Thursday, 29 October 2009

COSMOPOLITAN RECORDS 503

BIG BOB DOUGHERTY and his Orchestra
Mar 54
503-A - Whale   (Don Carlos Music)
(B Dougherty)
503-B - Okey Pretty baby   (Don Carlos Music)
(L Dougherty)
COSMOPOLITAN RECORDS 503
458 4th Avenue, Leavensworth, KS

503-A is a tuff fast Rhythm and Blues tenor sax instrumental led by Dougherty and accompanied by piano, bass, drums and guitar. Nice drum solo near the end of side A. Slightly shaky Vocals on 503-B is by Lonnie Dougherty, who I presume is a brother of Bob. Note the dodgy spelling on the label (which makes me wonder if “Whale” was supposed to be “Wail”.) Regardless, it’s a nice tune with good piano, sax and guitar solos. It bring up an image in my mind of a tiny, dimly-lit stage in some smokey bar with all the customers sitting around very small tables.
Despite being quite a prolific recording artist, I haven’t as yet nailed down any kind of biography on Bob. He was based at the time of this recording around Leavensworth, KS but played and recorded across the Missouri river in Kansas City, MO. He recorded for Westport, KCM, Kay and Cardinal - all out of K City - and also recorded for Decca and the Long Island Shelley/Golden Crest label set-up. According to notes by John Broven on the Golden Crest Instrumental CD (ACE CDCHD 724), Bob’s band probably featured Elsie Carr (piano), Ted Williams (Gtr), Jackie Lewis (Bs) and Corky Jackson (dms) in 1959. 
Don Carlos Music appears on quite a few releases on Wolf-Tex Records (Wolf City, TX)
(MC / Mack Stevens / Ace CD 724).

Any info? Email me!

Source: Phillip J Tricker



GOSPEL RECORDS 502

CONWAY GOSPEL CHORUS
Feb 54 (BMI clearance 19th March 1954)
PD-502-A - Going Down The Hill   (Starrite BMI)
(No info)
PD-502-B - King Jesus Is My Captain   (Starrite BMI)
(No info)
GOSPEL RECORDS 502
(No known location)

I drew a blank on this group and the label. Not seen or heard the disc. A copy was sold on ebay in 2007 in a job lot but there was no label shot. (Plus, I missed the auction so I didn't even get to bid).

COOSA RECORDS 501

HOYT SCOGGINS and the Kingsmen Quartet
Jan 54   (BMI Clearance on 16th Jan 1954)
PD-501-A - Jesus Still Heals  (Starrite BMI)
(H Scoggins)
PD-501-B - The Pathway Is Not Crowded   (Starrite BMI)
(H Scoggins / G Abernathy)
COOSA RECORDS 501
233 Stonewall St, Cartersville, GA

The A side is a fast piano led gospel number with Hoyt leading the Kingsman Quartet in what Billboard magazine might have described as an “exuberant reading”, had they reviewed it. The B side is a straight-ahead fast country gospel number with the Quartet dominating the song. Hoyt was born in 1927 and was at one point a DJ on WCGA in Calhoun, GA. “Jesus Still Heals” also appeared on Starday ep 106 (main series) as by Hoyt and Tyrone Scoggins with the Tune Twisters, but this maybe a different version of the song. He also owned his own Scoggins label. (See also Starday 542, 563, 606 and 659 - when I get around to listing them). (MC / “Spunky Onions” Blogspot).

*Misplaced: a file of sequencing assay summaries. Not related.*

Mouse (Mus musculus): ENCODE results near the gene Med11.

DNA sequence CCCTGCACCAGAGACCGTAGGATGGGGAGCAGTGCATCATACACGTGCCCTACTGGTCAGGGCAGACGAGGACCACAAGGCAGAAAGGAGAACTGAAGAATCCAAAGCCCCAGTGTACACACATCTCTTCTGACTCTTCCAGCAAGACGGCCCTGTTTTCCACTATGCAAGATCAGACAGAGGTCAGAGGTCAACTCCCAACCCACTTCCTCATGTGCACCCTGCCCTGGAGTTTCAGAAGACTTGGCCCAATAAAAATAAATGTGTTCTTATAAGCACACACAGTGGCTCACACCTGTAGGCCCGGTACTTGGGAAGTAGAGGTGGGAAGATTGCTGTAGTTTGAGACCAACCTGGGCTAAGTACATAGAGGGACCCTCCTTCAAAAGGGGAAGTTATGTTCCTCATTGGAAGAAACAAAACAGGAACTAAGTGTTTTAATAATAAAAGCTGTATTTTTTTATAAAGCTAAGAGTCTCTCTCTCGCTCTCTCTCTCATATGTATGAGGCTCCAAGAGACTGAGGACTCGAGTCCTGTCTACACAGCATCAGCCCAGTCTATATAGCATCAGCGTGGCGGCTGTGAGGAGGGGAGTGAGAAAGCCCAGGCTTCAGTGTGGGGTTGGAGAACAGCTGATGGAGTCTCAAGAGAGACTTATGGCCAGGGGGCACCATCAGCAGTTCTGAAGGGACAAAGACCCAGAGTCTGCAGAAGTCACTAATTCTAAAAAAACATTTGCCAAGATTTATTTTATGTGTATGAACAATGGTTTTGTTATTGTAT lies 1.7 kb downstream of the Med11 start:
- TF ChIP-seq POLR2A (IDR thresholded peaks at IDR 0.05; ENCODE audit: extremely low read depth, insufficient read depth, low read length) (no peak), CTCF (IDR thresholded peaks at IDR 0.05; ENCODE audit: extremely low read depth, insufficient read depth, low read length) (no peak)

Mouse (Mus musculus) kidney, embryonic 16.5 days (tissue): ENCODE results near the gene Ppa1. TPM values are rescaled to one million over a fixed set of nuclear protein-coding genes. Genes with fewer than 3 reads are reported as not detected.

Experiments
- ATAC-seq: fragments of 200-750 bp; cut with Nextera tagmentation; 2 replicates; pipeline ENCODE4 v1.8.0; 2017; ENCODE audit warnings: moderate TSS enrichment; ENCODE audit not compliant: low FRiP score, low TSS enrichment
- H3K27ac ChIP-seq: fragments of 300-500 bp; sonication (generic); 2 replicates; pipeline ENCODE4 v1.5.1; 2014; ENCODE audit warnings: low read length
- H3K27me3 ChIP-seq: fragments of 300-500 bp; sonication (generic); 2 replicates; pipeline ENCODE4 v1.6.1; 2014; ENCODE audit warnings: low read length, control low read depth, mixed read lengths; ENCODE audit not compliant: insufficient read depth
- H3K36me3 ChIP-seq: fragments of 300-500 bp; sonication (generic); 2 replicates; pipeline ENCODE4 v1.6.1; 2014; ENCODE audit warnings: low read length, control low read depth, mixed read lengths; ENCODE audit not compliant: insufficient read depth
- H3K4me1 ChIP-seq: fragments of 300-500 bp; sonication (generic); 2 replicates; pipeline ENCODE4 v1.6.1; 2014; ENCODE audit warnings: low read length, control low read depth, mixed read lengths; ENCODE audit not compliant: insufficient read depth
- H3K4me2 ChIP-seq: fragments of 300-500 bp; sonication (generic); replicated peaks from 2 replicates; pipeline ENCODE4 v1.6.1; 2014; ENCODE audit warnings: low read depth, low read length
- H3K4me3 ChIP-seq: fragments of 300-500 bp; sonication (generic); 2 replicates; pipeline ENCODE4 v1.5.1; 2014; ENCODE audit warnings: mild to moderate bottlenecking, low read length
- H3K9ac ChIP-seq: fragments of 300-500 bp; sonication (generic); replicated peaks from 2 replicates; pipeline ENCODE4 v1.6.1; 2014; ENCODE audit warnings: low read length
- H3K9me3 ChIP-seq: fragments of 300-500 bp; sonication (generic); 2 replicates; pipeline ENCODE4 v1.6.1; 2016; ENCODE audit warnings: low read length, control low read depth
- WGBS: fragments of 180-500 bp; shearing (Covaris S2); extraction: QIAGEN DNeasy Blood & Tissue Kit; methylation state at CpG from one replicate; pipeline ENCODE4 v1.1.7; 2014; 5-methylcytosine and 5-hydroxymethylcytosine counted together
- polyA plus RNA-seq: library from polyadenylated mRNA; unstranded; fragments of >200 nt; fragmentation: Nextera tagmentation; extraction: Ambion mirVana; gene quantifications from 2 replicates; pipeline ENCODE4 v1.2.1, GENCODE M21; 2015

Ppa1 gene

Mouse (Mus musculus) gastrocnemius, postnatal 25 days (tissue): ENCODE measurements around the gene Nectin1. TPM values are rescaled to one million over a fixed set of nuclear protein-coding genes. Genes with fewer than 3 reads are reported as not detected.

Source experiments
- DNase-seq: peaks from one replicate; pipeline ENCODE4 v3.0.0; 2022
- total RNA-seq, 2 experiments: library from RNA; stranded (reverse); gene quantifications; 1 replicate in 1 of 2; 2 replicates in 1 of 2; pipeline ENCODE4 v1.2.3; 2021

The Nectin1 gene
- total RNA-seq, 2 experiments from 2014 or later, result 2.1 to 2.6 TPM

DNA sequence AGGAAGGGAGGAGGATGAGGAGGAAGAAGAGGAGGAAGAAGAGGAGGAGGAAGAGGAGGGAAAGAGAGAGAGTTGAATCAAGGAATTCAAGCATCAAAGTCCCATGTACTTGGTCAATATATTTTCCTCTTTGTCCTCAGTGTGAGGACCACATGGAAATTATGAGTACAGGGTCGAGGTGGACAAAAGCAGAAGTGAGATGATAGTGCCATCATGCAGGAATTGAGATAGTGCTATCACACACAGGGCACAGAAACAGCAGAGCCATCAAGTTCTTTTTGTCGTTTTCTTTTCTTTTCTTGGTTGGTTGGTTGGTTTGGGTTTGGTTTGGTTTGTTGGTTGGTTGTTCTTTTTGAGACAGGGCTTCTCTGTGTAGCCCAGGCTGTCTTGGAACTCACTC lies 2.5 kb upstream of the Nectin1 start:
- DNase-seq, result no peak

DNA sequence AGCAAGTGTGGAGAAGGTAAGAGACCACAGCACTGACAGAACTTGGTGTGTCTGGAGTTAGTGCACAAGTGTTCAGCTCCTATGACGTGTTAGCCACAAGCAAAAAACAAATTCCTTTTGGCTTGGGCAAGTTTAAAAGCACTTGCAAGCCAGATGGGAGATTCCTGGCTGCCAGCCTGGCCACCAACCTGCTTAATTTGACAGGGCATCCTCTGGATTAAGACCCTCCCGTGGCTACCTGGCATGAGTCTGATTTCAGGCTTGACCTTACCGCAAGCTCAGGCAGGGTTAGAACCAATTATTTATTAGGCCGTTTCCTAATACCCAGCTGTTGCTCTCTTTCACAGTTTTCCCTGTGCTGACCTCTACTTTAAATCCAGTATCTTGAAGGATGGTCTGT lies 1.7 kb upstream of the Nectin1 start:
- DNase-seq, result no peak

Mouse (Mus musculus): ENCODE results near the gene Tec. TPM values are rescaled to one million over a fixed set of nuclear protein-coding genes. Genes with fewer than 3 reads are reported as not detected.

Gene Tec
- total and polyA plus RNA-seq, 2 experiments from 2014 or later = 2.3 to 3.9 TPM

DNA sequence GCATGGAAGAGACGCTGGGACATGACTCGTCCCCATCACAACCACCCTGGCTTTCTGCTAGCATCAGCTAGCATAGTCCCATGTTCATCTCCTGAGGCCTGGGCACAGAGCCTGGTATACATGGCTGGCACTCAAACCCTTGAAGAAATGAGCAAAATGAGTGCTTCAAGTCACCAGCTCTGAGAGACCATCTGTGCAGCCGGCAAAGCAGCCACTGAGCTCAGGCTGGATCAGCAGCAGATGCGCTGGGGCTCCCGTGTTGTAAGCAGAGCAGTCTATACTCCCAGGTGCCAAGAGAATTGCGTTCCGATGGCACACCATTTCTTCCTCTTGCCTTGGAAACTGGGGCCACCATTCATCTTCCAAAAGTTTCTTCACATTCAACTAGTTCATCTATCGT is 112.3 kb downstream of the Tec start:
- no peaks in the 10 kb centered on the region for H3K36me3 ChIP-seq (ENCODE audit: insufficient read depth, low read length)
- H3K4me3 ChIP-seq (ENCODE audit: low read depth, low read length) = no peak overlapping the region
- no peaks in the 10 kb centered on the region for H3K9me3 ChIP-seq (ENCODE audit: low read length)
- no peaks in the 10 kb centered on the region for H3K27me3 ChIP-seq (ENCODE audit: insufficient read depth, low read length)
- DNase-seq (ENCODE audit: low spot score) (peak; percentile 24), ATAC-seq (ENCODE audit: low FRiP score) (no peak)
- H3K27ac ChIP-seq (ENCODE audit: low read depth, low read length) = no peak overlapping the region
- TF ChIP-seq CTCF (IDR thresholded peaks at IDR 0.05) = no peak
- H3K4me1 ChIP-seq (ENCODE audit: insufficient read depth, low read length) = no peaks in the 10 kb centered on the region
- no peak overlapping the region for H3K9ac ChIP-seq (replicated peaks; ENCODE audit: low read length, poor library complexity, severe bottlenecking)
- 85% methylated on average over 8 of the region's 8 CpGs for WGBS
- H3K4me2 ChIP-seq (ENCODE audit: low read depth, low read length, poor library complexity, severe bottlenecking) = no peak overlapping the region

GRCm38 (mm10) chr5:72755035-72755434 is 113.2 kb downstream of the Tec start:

Any info? Email me!

Source: Phillip J Tricker


Additional Info:

Hoyt Scoggins was born in Lafayette, Georgia. He began playing the guitar and mandolin at the age of twelve. That all began when he picked up his uncle’s guitar. His father, Murphy Scoggins, was always supportive and encouraged him with his musical efforts. At the age of seventeen, he was featured on a program in Summerville, Georgia on radio station WGTA. His show aired on Saturdays at noon and ran for 30 minutes. It was around this time that he also began composing and recording his own music.
We asked Hoyt who inspired him when he got interested in music. Hoyt indicates that Roy Acuff was his idol. He said that he loved to hear Roy sing more than anyone in the business. He originally patterned his style combin- ing hillbilly and gospel music, fun and frolic with a lot of comedy. He notes that he loved the sound of Roy Acuff’s band, The Smoky Mountain Boys. Another major influence in his musical life was his father, Murphy, who was also an entertainer.
He began performing live in 1952 on WROM (TV- channel 9) in Rome, Ga. Hoyt noted in a 2009 interview celebrating his induction into the Atlanta Country Music Hall of Fame that the owner of the station hired him on the spot in 1951 because a record he had performed – “Born Of The Spirit” – was being aired two or three times a day for nearly a year in Calhoun. He continued the show for seven years as the band leader for The Saturday Night Jamboree until the owner sold the station. The station’s signal ranged to about 100 - 125 miles. Later, the station was sold to investors in Chattanooga, Tennessee and moved the studios from Rome to Chattanooga.